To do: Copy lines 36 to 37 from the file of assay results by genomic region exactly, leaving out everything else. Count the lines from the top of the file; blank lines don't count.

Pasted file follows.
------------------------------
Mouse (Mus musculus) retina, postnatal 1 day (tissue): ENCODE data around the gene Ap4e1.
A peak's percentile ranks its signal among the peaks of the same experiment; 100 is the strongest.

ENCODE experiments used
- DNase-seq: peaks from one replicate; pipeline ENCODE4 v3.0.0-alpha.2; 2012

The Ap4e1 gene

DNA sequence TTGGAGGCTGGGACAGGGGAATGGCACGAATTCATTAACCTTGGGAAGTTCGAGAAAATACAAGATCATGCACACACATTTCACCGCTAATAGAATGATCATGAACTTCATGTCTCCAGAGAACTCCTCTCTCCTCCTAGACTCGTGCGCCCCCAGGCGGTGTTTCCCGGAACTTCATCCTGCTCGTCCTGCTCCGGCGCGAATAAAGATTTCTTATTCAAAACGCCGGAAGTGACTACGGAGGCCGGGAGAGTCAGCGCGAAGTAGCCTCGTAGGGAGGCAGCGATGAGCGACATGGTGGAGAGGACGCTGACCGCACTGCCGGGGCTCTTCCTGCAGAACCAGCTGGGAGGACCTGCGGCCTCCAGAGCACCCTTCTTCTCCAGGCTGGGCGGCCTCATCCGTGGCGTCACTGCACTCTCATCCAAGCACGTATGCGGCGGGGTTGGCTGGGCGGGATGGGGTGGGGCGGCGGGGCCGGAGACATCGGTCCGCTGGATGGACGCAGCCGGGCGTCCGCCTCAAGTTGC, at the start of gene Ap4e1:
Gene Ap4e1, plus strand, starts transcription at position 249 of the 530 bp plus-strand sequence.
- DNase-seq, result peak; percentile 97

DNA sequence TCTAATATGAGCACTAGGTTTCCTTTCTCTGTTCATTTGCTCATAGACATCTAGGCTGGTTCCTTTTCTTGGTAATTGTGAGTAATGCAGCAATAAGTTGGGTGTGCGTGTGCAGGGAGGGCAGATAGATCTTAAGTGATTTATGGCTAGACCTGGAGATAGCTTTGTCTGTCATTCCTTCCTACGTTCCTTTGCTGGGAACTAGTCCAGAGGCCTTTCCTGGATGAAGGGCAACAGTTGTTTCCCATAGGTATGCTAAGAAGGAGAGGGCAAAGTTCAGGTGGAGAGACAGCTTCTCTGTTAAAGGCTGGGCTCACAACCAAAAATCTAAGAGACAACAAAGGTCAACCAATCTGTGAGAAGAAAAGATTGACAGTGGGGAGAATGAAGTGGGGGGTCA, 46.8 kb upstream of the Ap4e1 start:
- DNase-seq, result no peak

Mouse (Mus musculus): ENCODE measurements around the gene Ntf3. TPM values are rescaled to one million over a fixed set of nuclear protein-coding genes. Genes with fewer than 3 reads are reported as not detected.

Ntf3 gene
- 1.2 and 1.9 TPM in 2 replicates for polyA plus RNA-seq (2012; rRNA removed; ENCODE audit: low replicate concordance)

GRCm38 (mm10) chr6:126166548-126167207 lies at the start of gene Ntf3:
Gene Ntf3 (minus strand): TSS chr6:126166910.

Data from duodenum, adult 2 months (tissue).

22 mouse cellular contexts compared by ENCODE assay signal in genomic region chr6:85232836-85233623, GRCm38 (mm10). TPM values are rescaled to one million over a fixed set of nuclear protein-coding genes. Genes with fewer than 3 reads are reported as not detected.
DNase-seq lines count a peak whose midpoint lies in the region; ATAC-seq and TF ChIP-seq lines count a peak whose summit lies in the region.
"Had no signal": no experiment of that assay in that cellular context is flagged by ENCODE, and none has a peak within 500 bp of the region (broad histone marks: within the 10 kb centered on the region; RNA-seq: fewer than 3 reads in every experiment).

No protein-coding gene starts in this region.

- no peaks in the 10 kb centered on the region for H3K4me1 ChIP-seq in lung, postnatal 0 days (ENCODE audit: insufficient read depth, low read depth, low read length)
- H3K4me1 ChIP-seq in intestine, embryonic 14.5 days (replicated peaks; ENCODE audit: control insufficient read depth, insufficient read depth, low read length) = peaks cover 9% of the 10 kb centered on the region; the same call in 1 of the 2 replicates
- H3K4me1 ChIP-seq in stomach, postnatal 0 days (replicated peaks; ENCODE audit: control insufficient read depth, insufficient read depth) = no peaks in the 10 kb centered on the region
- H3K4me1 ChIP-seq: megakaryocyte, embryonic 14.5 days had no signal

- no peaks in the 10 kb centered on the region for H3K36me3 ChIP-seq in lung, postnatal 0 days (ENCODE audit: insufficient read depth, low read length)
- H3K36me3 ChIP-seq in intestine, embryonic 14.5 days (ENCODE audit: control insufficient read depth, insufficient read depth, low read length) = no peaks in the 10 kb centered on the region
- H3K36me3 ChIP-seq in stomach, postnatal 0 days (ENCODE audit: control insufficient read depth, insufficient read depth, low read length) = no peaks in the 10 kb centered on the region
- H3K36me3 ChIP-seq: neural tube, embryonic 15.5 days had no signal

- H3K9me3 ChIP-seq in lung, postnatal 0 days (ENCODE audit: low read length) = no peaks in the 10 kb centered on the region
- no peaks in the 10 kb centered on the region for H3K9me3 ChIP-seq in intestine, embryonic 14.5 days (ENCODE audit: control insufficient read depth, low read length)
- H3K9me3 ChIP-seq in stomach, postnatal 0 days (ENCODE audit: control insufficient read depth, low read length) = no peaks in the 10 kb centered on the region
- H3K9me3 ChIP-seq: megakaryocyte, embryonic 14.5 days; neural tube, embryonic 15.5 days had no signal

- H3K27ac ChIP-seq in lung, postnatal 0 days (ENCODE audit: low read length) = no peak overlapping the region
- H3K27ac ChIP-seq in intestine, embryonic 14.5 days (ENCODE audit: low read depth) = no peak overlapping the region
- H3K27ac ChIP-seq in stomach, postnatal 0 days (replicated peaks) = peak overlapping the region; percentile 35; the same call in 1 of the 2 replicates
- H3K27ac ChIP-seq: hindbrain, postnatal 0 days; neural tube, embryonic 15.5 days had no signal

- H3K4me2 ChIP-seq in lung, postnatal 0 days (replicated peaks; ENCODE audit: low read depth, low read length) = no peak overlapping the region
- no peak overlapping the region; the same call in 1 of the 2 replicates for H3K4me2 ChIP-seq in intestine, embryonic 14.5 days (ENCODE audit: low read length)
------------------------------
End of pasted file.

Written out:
- H3K27ac ChIP-seq: hindbrain, postnatal 0 days; neural tube, embryonic 15.5 days had no signal

- H3K4me2 ChIP-seq in lung, postnatal 0 days (replicated peaks; ENCODE audit: low read depth, low read length) = no peak overlapping the region